South African former skipper AB de Villiers says he doesn’t want to create any “false hopes” of a much-awaited comeback at the T20 World Cup this year, which, he feels, could be postponed due to the COVID-19 pandemic.
The outbreak of COVID-19 has forced the cancellation or postponement of many events but the T20 World Cup remains on schedule in Australia later this year for now.
“I can’t see six months into the future. If the tournament is postponed to next year a whole lot of things will change. At the moment I feel available, but at the same time I don’t know how my body will see it and if I will be healthy at that time,” De Villiers said.
“…I might get to a point where I have to tell coach Mark Boucher) I was interested, I would like to play a role but I’m not going to be able to play myself. I’m afraid of such a commitment and creating false hope,” he added.
De Villiers said he does not feel entitled to walk into the South African team as has been alleged in the past.
“If I am 100% as good as I want to be, then I will be available. But if I am not I won’t open myself up to that because I am not the type of person who does things at 80 per cent. Then I have to do trials and show ‘Bouchie’ I’m still good enough.
“They should choose me because I’m really better than the guy next to me. I’ve never been the type of person who felt I should get just what I wanted.”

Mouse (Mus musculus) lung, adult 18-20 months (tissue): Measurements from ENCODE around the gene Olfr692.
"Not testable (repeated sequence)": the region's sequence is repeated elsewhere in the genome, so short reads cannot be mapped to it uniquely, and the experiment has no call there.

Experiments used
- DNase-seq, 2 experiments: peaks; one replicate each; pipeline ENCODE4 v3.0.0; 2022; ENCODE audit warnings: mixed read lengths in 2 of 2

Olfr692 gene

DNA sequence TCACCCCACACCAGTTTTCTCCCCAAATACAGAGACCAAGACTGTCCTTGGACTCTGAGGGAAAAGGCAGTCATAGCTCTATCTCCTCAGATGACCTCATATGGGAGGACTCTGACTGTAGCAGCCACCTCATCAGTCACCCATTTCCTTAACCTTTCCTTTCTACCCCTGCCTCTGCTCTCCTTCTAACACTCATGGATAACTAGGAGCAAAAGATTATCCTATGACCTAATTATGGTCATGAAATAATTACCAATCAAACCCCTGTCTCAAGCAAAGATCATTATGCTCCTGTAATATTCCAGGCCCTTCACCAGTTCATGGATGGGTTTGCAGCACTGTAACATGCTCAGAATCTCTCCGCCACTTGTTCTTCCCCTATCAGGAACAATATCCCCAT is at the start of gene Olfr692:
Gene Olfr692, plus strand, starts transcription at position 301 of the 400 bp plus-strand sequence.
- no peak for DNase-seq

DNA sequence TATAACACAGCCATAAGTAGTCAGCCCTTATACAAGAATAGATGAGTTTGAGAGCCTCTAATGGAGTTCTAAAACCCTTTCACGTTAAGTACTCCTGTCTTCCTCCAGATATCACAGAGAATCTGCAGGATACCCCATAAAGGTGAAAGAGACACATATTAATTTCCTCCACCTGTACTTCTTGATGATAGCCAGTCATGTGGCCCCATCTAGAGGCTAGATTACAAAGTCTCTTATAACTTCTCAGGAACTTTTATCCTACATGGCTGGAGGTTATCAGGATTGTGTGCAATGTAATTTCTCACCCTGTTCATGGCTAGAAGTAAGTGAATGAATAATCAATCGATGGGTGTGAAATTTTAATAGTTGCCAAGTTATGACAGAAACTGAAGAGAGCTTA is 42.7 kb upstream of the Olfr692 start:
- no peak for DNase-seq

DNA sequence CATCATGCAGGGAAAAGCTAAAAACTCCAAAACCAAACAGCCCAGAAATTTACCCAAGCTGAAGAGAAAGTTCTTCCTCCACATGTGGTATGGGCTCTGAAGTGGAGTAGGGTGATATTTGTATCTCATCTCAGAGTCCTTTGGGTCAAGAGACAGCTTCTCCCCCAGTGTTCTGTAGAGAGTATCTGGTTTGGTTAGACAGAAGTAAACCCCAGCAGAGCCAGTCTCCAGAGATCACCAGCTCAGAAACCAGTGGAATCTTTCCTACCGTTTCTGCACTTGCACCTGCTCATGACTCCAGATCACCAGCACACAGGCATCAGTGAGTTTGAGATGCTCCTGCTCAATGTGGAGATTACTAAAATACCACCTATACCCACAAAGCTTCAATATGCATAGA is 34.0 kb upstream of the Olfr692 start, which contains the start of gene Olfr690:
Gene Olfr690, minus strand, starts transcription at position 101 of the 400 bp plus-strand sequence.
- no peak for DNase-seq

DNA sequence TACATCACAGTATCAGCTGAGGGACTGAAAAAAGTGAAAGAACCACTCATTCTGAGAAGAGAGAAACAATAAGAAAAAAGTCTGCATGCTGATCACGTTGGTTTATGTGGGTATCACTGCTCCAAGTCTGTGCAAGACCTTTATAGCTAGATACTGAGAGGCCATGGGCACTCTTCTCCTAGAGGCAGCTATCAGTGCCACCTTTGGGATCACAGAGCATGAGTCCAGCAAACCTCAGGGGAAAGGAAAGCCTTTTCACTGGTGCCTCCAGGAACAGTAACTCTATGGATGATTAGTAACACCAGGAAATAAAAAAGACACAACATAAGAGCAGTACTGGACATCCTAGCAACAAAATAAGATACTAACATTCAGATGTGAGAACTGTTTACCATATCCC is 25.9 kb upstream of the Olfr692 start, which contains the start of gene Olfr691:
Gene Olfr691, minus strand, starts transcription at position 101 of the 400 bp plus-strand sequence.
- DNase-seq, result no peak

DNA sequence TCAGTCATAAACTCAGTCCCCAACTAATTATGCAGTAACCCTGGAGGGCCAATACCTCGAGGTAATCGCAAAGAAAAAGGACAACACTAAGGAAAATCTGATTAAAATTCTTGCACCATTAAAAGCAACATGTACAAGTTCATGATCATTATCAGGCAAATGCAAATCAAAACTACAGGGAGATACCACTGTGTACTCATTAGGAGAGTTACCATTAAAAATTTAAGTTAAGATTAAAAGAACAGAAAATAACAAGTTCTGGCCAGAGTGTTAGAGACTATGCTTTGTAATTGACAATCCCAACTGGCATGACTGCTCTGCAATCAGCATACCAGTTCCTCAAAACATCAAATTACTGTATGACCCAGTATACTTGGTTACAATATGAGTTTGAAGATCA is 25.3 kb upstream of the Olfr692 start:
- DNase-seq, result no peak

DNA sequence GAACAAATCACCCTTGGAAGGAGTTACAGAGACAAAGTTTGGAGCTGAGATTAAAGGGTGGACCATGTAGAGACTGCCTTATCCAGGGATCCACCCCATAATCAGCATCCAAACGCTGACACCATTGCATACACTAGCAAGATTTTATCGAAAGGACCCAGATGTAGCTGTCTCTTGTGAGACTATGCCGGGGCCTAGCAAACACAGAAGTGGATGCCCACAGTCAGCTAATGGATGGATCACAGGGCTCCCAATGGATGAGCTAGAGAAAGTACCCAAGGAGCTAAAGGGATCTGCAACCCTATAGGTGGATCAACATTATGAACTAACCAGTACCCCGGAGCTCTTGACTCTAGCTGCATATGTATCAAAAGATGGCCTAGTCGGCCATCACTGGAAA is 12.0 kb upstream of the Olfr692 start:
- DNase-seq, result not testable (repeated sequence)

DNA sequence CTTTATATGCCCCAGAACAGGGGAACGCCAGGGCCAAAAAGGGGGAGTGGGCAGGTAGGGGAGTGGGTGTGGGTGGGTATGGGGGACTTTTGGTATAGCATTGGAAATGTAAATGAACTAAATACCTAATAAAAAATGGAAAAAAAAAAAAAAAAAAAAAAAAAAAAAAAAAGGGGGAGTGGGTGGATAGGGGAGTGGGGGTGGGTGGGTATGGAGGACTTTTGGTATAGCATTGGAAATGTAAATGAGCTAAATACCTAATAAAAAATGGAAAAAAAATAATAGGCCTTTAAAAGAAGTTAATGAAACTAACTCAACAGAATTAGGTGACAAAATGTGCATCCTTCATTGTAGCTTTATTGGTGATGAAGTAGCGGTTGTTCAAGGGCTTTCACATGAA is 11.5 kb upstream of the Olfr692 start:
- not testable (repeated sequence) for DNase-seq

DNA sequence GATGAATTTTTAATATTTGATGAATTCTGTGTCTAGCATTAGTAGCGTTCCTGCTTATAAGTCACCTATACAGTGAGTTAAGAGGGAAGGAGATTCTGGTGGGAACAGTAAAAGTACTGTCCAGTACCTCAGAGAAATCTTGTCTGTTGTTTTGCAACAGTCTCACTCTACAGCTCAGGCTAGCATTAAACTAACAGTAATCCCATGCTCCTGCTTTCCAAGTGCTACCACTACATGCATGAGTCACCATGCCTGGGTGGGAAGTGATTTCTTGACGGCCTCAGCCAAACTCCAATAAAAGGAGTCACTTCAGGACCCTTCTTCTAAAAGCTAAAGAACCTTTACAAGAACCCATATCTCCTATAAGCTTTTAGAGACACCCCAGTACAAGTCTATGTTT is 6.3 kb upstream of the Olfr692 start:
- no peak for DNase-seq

In January, de Villiers told reporters at the BBL that he would “love to” play for South Africa again and would “hopefully be involved pretty soon”. But, he was not included in South Africa’s T20I squads to play England or Australia in February, and indications were that de Villiers would be considered for fixtures after the IPL. South Africa are scheduled to play white-ball matches in Sri Lanka in June and five T20Is in the West Indies in July-August.
All those fixtures, including the IPL and the T20 World Cup are in doubt, as a result of the coronavirus pandemic and de Villiers warned that his own situation may have changed when professional sport resumes.
“I can’t walk into the team. Like every other player, I have to work for my place and deserve it,” says AB de Villiers. However, if de Villiers decides he does not want to play, he may ask to be involved in a behind-the-scenes capacity.
South Africa are currently on day 18 of a 35-day country-wide lockdown, in which outdoor exercise is prohibited and there has been minimal disruption to cricket, which was due to enter its off-season at this time. Cricket South Africa is planning for the 2020-21 season as normal, with the Mzansi Super League, a competition de Villiers has played in for the previous two editions, scheduled for December. By then, either the T20 World Cup would have been played or postponed and de Villiers’ position will likely have become clearer.